Obesity causes a major burden on the healthcare system as an independent risk factor for atherosclerotic cardiovascular disease and its association with several disorders such as type 2 diabetes and hypertension. The loss of excess weight has been shown to decrease the prevalence of atherosclerotic events . There are several treatment options targeting weight loss, including surgical and nonsurgical strategies; however, bariatric surgery delivers the greatest sustainable weight loss. Laparoscopic sleeve gastrectomy has emerged as a technique in the surgical management of subjects with excess body weight as a stand-alone procedure due to its feasibility and safety [17–19]. LSG has been shown to provide an excess weight loss of up to 82.9% . A recent meta-analysis with 796 obese individuals has revealed that subjects undergoing bariatric surgery lose an additional 26 kg compared to the subjects receiving nonsurgical treatment . Moreover, the weight loss achieved with bariatric surgery may be preserved for up to 20 years . Bariatric surgery has also been reported to modify the risk factors associated with CAD through a reduction in the prevalence of hypertension and dyslipidemia [23–25].
Proinflammatory state existing in subjects with obesity and blood concentrations of the inflammatory markers, including C-reactive protein, interleukin-6, adipokines, fibrinogen, and PAI-1, are shown to be reduced following bariatric surgery. In a cardiovascular event, a tissue-type plasminogen activator (T-PA), which causes the onset of intravascular fibrinolysis, is acutely secreted from endothelial cells. Thus, thrombus formation occurs. Fibrin degradation is achieved by TPA activation that transforms plasminogen to plasmin. PAI-1 mainly inhibits t-PA. It has been reported in various studies that the effectiveness of PAI-1 levels may be decreased by reducing fat mass via surgical resection or a diet .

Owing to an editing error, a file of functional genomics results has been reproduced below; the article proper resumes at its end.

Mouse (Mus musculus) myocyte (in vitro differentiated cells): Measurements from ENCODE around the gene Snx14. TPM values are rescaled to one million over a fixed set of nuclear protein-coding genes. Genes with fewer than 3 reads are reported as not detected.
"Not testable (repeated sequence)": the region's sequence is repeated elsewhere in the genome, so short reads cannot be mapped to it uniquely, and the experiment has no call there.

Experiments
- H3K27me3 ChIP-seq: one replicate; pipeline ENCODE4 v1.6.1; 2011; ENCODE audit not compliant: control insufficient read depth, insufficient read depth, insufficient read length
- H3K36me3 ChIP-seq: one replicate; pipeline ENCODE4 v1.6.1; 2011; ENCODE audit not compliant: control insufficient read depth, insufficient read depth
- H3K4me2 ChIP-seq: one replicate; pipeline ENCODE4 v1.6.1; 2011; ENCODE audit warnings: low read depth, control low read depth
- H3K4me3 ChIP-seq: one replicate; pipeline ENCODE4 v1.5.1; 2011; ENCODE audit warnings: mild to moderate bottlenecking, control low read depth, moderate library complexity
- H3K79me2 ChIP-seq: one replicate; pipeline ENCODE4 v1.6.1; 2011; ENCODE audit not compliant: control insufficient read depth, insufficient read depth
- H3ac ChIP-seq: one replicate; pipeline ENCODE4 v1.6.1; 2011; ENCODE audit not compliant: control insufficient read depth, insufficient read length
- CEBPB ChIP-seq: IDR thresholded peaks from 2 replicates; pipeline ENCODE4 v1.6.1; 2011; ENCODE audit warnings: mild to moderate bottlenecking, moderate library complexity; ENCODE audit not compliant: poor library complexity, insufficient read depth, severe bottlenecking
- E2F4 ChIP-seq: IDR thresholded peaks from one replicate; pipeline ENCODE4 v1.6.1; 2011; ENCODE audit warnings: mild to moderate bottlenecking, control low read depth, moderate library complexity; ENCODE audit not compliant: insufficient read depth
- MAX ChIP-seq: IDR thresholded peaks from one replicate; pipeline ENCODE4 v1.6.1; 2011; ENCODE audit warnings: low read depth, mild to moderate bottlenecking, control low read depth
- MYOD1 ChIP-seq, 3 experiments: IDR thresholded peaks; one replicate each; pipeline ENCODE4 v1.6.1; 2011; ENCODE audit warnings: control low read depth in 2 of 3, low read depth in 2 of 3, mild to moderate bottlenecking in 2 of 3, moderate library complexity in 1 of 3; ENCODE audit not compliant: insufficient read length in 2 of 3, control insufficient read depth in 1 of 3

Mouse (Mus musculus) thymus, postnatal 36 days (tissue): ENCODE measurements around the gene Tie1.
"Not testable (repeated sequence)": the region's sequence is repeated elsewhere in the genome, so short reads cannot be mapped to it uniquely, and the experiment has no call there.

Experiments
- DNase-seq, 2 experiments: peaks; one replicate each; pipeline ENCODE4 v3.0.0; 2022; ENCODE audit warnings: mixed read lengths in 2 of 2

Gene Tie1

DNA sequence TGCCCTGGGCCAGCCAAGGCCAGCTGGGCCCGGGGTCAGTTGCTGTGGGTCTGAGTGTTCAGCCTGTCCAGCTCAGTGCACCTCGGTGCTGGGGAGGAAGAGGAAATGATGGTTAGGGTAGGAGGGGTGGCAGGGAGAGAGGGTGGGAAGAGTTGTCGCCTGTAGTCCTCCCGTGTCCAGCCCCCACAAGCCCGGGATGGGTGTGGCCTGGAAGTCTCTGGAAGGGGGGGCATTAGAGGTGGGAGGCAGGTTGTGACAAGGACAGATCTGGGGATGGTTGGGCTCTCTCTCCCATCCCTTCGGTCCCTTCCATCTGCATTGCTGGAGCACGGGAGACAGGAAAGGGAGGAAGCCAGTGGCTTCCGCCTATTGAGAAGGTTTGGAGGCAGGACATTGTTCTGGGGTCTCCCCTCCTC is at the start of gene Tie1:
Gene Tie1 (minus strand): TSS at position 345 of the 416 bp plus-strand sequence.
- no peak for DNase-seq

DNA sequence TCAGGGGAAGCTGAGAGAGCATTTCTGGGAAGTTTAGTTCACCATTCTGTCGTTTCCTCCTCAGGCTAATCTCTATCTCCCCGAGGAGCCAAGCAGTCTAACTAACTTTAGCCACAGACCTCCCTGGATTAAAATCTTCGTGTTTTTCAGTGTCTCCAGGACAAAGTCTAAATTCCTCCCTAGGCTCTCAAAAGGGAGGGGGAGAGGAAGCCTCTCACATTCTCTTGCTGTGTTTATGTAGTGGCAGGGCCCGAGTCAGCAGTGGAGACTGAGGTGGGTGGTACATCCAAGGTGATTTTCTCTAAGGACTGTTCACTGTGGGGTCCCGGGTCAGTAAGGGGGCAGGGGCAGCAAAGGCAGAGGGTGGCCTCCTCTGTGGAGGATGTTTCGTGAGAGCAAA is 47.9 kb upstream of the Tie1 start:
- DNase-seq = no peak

The effects of inflammation on endothelial damage at the early stage of the atherosclerosis process are well-known. Therefore, all inflammatory mechanisms have adverse effects on endothelial function .
Thrombomodulin is a 557 amino acid residue, type 1 transmembrane glycoprotein, localized primarily to the vascular endothelium . Thrombomodulin has been shown to modulate coagulation, innate immunity, inflammation, and cell proliferation. It works as a ligand for thrombin and is a critical cofactor for the major natural anticoagulant protein C (PC) system . Recent evidence indicates that thrombomodulin has additional properties beyond its anticoagulant effects. Thrombomodulin delivers cytoprotective effects on the vascular endothelium and is released in response to stress-induced endothelial damage . Thus, high levels of thrombomodulin can be used as a biomarker for endothelial injury, which is the early phase of atherosclerosis. A recent study on 60 patients undergoing Roux-en-Y gastric bypass surgery has shown that a significant reduction in soluble thrombomodulin occurs one year after bariatric surgery . In another study evaluating 66 patients who underwent Roux-en-Y gastric bypass surgery, it was shown that it could prevent atherogenesis in the early stages by breaking the vicious circle between inflammation and endothelial dysfunction .